There are lots of reasons people are talking about circumcision these days, and it’s no wonder. What was once considered par for the course (strangely enough, however, there are more uncut than cut men in the world), is now being widely questioned as a form of genital mutilation. Aesthetics and culture aside, is there reason to believe that circumcision affects penis sensitivity? A new study out of Canada may have found the answer.
Let’s start this off with a discussion of the star of the show, foreskin. It is part of the penis and made of sensitive tissue. Now, removing the foreskin would logically result in losing some sensitivity because of the tissue loss. The foreskin also covers the glans, or the head, of the penis, which is thought to be the most sensitive spot. By protecting it from the elements, the foreskin makes any subsequent stimulation that more intense since it doesn’t experience the day-to-day stimulation by underwear, trousers, and other pursuits.
The feeling it most robs the man of is the sensation of rolling the foreskin back and forth over the head of the penis during intimacy. Removing the foreskin takes the possibility of that pleasure away, as well as the pleasure that foreskin-specific nerve endings produce.
The Circumcision Study
The researchers led by Jennifer Bossio enlisted 62 men, of whom 30 were circumcised, and 32 were intact. Participants were from 18 to 37 years old, which means that older men were not involved in this study because data show that penile sensitivity begins to drop off at age 40. Participants were also pre-selected as sexual dysfunction free.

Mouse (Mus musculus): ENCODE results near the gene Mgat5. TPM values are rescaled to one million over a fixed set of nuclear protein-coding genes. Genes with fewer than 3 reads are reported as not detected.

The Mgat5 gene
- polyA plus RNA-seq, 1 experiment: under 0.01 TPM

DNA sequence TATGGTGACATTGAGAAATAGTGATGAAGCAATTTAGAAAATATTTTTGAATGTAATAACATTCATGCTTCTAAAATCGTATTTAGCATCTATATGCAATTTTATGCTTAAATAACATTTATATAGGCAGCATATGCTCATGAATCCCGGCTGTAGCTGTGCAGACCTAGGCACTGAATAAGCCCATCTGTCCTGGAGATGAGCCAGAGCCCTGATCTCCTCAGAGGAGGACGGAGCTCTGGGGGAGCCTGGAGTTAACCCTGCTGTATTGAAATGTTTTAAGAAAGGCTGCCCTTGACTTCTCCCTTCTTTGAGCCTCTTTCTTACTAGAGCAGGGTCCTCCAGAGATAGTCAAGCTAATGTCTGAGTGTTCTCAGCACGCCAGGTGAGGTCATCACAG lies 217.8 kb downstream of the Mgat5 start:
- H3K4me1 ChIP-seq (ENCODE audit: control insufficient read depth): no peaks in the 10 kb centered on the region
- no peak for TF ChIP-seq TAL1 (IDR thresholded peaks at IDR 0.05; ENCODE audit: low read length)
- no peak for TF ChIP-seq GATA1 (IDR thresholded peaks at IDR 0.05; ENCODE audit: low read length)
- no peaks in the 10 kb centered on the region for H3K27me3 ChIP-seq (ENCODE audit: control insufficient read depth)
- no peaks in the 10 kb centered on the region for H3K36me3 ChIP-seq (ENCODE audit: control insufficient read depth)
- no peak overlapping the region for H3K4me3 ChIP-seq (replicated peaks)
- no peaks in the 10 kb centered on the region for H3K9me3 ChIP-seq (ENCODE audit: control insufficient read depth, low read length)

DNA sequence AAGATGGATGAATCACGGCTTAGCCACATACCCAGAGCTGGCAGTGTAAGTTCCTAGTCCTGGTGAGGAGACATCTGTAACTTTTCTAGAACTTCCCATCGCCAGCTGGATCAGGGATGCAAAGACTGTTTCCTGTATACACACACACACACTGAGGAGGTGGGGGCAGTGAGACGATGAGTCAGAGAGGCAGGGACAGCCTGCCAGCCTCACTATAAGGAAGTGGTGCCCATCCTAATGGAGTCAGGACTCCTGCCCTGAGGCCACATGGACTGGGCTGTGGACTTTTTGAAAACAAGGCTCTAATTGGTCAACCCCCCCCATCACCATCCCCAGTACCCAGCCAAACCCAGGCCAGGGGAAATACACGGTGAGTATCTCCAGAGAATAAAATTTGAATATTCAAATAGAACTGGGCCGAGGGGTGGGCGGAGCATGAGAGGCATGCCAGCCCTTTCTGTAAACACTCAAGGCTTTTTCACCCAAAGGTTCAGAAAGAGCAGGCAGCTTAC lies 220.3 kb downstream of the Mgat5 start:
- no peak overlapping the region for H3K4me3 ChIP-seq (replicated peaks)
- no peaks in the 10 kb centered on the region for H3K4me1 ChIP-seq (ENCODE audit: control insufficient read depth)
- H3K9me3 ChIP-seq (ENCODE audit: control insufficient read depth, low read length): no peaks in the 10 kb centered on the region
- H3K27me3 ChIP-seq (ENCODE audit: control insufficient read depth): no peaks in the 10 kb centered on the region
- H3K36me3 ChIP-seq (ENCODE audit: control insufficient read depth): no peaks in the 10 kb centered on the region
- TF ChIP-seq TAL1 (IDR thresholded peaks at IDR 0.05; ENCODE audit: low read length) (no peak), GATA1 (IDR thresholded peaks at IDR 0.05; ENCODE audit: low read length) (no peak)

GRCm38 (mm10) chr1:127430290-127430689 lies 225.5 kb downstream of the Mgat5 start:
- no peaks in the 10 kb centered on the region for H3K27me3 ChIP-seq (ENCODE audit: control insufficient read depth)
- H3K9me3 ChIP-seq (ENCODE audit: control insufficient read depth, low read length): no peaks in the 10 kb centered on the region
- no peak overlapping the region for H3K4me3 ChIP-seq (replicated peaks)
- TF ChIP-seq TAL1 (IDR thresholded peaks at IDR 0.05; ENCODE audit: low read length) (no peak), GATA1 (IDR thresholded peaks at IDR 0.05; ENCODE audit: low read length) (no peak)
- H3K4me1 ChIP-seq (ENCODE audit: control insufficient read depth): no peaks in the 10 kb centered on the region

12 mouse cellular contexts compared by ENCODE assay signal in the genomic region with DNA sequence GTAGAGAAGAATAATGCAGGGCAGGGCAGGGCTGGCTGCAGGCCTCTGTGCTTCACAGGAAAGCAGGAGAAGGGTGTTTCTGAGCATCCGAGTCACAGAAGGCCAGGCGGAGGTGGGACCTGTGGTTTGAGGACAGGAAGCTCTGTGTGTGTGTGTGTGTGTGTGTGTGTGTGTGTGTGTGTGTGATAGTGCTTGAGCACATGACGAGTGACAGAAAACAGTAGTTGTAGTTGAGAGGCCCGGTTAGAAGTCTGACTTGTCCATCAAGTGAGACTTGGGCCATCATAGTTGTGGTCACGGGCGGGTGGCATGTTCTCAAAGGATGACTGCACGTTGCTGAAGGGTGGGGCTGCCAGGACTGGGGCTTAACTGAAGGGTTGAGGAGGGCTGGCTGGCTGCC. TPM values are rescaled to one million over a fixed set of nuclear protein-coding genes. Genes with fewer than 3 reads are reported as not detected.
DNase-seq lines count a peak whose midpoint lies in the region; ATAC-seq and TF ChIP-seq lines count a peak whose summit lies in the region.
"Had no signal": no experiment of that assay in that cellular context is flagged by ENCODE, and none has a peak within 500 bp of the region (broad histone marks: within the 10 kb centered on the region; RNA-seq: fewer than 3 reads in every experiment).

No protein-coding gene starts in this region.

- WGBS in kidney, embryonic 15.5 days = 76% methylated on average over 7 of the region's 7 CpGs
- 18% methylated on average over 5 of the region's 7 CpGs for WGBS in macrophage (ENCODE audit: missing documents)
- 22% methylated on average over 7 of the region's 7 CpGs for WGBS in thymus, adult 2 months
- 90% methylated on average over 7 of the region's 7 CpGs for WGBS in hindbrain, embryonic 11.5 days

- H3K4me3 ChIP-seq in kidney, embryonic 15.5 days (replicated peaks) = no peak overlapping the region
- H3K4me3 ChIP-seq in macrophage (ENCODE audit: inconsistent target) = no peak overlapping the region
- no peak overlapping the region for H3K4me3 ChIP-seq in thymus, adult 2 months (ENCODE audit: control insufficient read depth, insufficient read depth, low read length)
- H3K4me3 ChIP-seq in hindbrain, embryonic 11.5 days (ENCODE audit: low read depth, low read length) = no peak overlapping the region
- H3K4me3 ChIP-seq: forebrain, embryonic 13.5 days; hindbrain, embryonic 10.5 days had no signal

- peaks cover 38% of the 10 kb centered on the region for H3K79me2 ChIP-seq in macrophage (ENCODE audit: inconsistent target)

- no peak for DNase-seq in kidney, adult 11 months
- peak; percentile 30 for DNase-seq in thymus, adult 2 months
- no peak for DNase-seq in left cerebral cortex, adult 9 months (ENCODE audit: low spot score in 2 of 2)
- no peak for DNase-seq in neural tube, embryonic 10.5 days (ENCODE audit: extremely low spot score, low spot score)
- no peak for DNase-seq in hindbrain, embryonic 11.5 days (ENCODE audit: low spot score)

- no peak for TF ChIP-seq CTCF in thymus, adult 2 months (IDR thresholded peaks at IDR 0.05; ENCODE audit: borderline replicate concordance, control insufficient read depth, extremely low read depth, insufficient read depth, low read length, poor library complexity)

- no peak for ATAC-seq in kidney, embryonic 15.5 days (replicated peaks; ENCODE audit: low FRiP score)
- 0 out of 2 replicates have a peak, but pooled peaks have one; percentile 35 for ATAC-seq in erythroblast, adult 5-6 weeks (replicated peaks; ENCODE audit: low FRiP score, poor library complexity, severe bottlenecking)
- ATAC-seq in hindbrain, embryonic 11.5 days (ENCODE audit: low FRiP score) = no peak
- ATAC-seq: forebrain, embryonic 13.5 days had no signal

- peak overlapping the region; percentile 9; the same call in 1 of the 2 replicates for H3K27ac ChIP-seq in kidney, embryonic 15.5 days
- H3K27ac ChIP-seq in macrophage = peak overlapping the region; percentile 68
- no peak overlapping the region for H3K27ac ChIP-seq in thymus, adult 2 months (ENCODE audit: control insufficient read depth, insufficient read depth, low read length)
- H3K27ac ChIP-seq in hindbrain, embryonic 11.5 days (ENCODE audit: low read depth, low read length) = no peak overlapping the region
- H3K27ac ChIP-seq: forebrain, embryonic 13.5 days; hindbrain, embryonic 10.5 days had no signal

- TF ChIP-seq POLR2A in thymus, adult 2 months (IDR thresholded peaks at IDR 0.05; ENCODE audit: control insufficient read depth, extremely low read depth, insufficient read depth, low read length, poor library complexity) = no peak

There are a few problems with the study. The major issue is the size. The size is small, to begin with, but add in the impact that the measuring devices used for the study needed more than 200 participants to give accurate readings. Yikes. Also, researches look at 4 locations on the penis. Only one of those locations was on the foreskin, and that was only applied to men who had a foreskin.
But let’s stop talking about what’s wrong with the study and see what its conclusion was. Researchers found that the foreskin was more sensitive to warmth and pressure than other parts of the penis. This finding is consistent with earlier findings in larger test groups. However, Bossio posited that foreskin was not seen to be more sensitive as compared to some other areas in the final conclusion, thus saying circumcision does not affect penile sensitivity. That doesn’t seem to jive, does it?
Due to the somewhat questionable nature of the study, there is nothing particularly new that sheds light on these heated debates pro or against circumcision. Certain parts of this study back up earlier research that circumcision does make the penis less sensitive. This only adds fuel to the fire of those who believe that circumcision should be an individual choice, not one made by parents when a child is only a few days old.
For men who have lost their foreskin, there is no going back and getting that feeling; however, a man can “stack the deck” for himself sensation-wise by using a penis health oil (health professionals recommend Man 1 Man Oil, which has been clinically proven safe and mild for skin) to gain more sensitivity on their penis. This type of oil helps to improve the condition of the existing erectile tissue. It also boosts blood flow to the penis, resulting in a firmer erection that can feel more (and do more as well). It also protects against peripheral nerve damage, which can help even a circumcised man preserve and maintain his erection.